Mention the term startup and your audience will probably be shepherded into a mental frame of mind that has visions of garages or hubs filled with recent graduates or better still dropouts hacking and building services that they hope will be their pass to the cover of their local edition of Forbes or at the very least a featured post in a leading technology blog. You cannot blame one for taking a default line of thought fueled by a global buzz.
Every company is a technology company and innovation around tech; its use, abuse, change, optimization and adaptation is what makes for competitive advantage. This coupled by the fact that barriers to entry have been lowered across the board; from access to capital, seeding markets and even internationalization; should quickly dispel the singular train of thought mentioned earlier.
To borrow from Steve Blanks take on what a startup is – “an organization formed to search for a repeatable and scalable business model. Often with quick iterations to test hypotheses about business models” you begin to see why it is important to retain the startup mindset, more so agility, whether you are just starting out or have been around the block a couple of times and are a household name.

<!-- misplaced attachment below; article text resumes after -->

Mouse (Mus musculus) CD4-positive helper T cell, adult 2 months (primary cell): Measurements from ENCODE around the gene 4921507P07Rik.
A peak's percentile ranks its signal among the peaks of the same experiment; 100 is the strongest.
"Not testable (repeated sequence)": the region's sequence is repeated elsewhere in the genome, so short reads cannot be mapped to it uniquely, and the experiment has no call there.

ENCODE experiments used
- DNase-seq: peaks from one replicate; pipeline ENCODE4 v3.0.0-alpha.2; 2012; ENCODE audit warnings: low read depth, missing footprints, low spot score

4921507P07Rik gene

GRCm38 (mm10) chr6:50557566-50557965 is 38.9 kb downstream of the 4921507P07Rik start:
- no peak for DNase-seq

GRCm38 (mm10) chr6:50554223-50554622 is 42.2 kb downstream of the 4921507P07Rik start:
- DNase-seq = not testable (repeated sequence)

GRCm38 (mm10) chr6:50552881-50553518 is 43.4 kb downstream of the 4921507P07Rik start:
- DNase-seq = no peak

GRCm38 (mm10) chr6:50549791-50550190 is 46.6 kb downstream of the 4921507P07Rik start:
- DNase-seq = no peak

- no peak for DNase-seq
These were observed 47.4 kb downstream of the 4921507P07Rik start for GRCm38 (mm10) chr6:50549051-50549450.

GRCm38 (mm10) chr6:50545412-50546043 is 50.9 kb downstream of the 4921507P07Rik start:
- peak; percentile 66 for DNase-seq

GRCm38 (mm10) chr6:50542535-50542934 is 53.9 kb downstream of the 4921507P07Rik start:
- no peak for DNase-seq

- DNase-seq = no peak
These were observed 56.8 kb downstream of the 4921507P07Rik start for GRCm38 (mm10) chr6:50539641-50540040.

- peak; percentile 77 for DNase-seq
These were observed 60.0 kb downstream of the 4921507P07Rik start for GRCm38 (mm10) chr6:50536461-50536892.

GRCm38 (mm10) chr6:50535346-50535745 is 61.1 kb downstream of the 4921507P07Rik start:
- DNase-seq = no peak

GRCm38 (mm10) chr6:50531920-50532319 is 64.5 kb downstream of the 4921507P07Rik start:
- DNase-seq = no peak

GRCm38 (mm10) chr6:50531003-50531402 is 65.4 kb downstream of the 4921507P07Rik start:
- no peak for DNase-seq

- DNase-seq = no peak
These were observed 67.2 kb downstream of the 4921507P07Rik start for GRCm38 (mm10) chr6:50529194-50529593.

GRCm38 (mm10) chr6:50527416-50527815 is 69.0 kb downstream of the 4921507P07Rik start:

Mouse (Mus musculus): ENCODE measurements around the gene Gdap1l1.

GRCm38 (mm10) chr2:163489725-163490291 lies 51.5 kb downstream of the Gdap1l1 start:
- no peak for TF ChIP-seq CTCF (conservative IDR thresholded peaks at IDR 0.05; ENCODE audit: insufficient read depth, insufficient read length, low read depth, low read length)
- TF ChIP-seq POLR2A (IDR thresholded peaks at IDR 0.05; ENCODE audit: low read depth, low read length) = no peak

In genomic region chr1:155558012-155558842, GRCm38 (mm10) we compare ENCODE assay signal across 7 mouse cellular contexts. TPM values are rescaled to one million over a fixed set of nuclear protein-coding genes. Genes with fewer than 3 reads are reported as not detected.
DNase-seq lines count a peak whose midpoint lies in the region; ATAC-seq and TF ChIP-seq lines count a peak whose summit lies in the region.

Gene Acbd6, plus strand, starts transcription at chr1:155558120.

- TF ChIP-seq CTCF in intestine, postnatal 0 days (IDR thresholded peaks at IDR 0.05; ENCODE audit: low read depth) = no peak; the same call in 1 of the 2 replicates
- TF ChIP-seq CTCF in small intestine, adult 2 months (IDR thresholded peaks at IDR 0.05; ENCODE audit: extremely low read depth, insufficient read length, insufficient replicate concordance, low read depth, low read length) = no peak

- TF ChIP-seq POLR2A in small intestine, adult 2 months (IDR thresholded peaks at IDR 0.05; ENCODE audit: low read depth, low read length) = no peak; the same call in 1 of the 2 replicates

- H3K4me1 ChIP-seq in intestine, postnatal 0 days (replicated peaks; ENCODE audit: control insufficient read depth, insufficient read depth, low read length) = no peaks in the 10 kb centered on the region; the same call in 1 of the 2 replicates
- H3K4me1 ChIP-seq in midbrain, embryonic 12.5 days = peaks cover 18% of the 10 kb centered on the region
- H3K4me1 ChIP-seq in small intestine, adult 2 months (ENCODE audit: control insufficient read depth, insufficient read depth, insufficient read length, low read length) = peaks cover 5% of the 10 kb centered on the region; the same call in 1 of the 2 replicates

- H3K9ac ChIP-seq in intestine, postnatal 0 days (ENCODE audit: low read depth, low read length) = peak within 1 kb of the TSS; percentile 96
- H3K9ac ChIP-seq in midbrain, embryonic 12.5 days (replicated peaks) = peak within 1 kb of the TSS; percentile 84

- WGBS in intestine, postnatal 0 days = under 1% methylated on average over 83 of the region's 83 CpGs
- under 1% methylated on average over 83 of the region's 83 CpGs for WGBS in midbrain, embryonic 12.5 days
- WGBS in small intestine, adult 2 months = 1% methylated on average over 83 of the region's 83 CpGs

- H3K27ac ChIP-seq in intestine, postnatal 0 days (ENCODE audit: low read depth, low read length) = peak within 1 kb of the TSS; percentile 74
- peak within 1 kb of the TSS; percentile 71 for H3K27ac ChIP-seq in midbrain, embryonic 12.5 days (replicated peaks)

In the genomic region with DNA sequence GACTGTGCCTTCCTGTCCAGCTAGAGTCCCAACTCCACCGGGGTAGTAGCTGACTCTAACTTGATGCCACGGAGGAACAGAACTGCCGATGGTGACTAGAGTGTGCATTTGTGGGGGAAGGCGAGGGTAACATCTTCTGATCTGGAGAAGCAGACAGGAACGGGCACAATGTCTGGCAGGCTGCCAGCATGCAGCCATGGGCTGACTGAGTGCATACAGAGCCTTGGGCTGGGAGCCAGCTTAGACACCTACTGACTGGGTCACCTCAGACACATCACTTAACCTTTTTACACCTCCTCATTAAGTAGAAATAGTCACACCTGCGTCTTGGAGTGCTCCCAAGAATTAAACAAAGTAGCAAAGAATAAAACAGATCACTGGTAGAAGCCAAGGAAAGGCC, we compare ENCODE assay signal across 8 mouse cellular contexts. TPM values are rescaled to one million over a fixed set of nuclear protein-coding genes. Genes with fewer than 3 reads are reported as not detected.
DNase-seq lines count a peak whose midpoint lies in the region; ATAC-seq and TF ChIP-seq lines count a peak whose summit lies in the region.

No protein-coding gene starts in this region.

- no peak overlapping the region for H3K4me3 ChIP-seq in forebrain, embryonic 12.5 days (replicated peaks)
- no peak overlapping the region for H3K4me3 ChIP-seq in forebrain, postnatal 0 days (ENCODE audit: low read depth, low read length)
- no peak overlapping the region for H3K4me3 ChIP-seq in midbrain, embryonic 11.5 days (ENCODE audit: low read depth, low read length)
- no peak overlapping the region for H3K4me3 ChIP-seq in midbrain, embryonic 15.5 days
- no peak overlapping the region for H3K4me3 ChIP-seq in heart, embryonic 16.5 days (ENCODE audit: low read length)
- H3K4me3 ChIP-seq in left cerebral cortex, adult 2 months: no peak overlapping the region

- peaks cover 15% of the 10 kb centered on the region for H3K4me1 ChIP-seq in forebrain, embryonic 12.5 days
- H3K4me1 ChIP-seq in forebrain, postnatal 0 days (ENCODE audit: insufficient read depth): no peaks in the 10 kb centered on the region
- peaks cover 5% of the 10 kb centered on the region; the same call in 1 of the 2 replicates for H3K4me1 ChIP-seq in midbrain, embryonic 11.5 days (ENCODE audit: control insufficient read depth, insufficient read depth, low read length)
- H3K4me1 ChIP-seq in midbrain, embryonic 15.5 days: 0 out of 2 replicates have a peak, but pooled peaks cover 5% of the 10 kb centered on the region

The agile manifesto while originally created to guide the process of software development has applications across the whole body of business. Assimilation of the ten principles, adapted for the different segments of any technology business will ensure that you are playing for the long term. The core focus is on four pillars: people, product, customers and change; things which may get lost or suffer relegated focus as any company grows. We can draw numerous lessons on this locally, with Safaricom being the most visible poster child for growing back into a startup mindset with the most recent senior level executive purge and refresh, the rapid retreat and rework its data bundle service offering and the creation of business units and teams with regional focus in its bid to be a better fit for its consumers.
Startup is a mindset, it is about getting from zero to sixty in the shortest time possible and agility fed by the right data is at the heart of it.